It was at Shaare Zedek where Reb Zeev spent decades treating patients and forging relationships with gedolei Yisrael. They included the Tzitz Eliezer — Rav Eliezer Waldenberg — who used to take Professor Yaakovson and his children to pick out arba minim in return for sharing his clinical wisdom; and the Belzer Rebbe, with whom he’d bake matzos.

“I remember walking in to bake matzos for the first time and being shoved around by hundreds of chassidim who wanted to stand close to the Rebbe,” Professor Yaakovson told me. “Suddenly, there was a parting of the sea and the Rebbe pulled me right next to him and even gave me his gartel to wear.”

Reb Zeev used to joke that he wished he could have become a chassid but he didn’t look good in a shtreimel.

For decades, Reb Zeev was in constant contact with Rav Elyashiv, for both medical and personal sh’eilahs. When his father passed away, Reb Zeev asked Rav Elyashiv if he should fly back for the levayah.

“The Rav told me, ‘Maybe you should ask if you can even keep the shivah if the hospital needs you?’ That’s how much he valued the work of a physician. In the end we arranged coverage for my patients and I went back to be with my sisters and my mother, but I was ready to forgo it. That’s what the Rav’s word meant to me.”

Reb Zeev also had a close relationship with Rav Shlomo Zalman Auerbach, who for many years was the posek of Shaare Zedek.

“The Rav was so humble,” he once told me. “Every time I would drive him home or pick him up, he’d always tell me that he was sorry for wasting my time. ‘Wasting my time, Harav?’ I’d ask him. ‘I’d pay a fortune for this zechus!’ Even when he’d call the house to ask me about a patient or to clarify a medical issue, he’d always say the same thing when my wife picked up. ‘Rebbetzin, I know it’s after work, but could you tell Professor Yaakovson that Shlomo Zalman called?’ That’s the kind of anivus that he had.

“He was one of the warmest people I ever met. Did you know that he used to come to the hospital beis medrash in the evening and take each of the younger bochurim by the hand to bring them back to their beds?  He knew how important it was for everyone to get enough sleep at night.”

Reb Zeev chuckled, as getting enough sleep was never one of his strengths: He often slept only two or three hours at night. He was makpid on a very serious learning seder before haneitz, which meant getting out of bed by 4 a.m. latest, even during the winter.

And even with his busy schedule — sometimes seeing patients 16 hours a day (he was the unofficial physician of the Old City for half a century) — Reb Zeev still found time to attend the daily shiurim of the Old City’s Rav Avigdor Nebenzahl. For decades, he leined at the Kosel’s haneitz minyan, and was a favorite baal korei of Rav Chaim Pinchas Sheinberg, who would stand next to him every time he davened in the Old City.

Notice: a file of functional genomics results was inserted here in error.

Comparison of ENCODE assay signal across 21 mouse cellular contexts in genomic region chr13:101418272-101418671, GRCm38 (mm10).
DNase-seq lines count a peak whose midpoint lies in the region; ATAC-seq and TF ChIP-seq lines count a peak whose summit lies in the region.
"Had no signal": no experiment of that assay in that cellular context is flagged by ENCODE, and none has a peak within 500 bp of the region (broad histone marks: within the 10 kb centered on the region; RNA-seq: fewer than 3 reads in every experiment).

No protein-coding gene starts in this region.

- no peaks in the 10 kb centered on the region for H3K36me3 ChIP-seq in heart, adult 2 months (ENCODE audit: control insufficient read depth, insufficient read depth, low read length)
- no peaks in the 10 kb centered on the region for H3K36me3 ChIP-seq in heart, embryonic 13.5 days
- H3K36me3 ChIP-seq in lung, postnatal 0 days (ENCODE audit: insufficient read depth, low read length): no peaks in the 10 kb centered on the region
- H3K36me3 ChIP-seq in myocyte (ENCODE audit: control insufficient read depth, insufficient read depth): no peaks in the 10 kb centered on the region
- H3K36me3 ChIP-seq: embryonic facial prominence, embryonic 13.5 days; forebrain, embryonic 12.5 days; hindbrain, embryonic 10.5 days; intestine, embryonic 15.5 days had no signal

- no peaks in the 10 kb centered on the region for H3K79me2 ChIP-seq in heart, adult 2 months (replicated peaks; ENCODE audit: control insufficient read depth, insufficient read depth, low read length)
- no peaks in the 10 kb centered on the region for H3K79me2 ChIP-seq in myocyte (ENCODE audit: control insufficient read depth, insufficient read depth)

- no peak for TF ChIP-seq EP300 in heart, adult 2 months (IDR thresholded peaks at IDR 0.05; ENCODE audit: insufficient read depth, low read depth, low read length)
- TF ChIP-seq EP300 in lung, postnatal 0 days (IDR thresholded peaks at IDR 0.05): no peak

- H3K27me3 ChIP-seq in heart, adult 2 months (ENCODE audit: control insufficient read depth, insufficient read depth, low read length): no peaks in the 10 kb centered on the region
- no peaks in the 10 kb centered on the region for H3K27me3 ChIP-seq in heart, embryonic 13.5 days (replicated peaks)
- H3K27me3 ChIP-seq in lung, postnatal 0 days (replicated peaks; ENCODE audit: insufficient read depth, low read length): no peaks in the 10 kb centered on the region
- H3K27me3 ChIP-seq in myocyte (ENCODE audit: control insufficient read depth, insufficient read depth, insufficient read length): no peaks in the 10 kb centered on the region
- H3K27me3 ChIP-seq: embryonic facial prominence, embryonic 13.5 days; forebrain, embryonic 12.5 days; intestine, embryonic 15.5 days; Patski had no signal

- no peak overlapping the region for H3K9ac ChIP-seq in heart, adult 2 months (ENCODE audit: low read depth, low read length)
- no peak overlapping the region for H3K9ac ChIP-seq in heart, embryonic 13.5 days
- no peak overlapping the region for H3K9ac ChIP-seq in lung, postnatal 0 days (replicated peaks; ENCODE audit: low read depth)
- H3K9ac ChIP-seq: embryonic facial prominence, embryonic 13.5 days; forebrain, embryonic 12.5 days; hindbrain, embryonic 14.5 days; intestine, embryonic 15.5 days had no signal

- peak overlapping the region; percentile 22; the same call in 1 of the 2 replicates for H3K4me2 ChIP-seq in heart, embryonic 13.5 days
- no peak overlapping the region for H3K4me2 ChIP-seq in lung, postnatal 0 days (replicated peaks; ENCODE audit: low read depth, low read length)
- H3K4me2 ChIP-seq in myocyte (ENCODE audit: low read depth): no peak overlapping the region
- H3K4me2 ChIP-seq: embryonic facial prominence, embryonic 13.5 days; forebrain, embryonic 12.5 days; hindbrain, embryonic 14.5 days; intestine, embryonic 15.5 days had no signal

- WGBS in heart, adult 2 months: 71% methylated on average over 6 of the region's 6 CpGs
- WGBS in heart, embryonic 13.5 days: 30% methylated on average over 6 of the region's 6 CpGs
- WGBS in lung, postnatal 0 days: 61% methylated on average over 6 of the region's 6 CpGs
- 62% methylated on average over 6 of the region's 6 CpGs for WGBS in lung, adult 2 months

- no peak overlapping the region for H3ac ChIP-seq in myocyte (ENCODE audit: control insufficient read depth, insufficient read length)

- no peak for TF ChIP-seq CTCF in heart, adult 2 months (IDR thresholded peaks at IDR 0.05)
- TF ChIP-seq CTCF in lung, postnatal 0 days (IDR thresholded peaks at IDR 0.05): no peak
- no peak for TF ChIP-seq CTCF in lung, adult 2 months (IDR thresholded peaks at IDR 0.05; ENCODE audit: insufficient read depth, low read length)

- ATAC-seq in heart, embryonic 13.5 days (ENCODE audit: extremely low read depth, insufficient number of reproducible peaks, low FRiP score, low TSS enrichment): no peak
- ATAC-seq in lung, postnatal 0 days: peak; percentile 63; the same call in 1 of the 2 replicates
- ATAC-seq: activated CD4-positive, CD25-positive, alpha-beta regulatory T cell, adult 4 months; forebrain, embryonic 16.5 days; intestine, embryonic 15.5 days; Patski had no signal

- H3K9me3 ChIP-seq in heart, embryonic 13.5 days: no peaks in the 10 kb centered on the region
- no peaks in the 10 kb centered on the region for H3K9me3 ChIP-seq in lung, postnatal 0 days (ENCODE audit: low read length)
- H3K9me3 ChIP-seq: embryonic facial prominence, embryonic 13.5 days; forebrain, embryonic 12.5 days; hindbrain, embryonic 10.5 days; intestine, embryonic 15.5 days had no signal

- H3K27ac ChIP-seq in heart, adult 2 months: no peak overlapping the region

In his hesped, Sruly Yaakovson, popular Jerusalem tour guide, described his father’s kavanah. “People would come from all over just to see Abba daven. Minchah on a weekday for him looked like Neilah on Yom Kippur.”

While he was among the great clinicians of modern-day Israel, his greatest simchah was inviting non-religious guests to his table for Shabbos and Yom Tov.

“I always told my medical students two things: No riding a motorcycle while you’re here in Israel because it’s too dangerous, and let me know if you want to come for Shabbos dinner because there is nothing like Shabbos in The Old City.” Many of his Shabbos guests ended up becoming frum men and women.

When he would pick up a Gemara, his face became illuminated. “I love to get to know the Rashba, the Ritva, all of these great guys who are just waiting for us to come and learn with them,” he’d smile as we’d take meforshim off the shelves.

Learning was a simchah, but it was a serious one. If I’d show up a few minutes late for our daily morning seder, Reb Zeev would let me have it.

My chavrusa was niftar on Tu B’Shevat. We learned our last Tosafos together in the ICU that day. Now he’s surely having the best chavrusas ever, with “all of those great guys who are just waiting for him to come and learn with them.”

Yehi zichro baruch. 


(Originally featured in Mishpacha, Issue 902)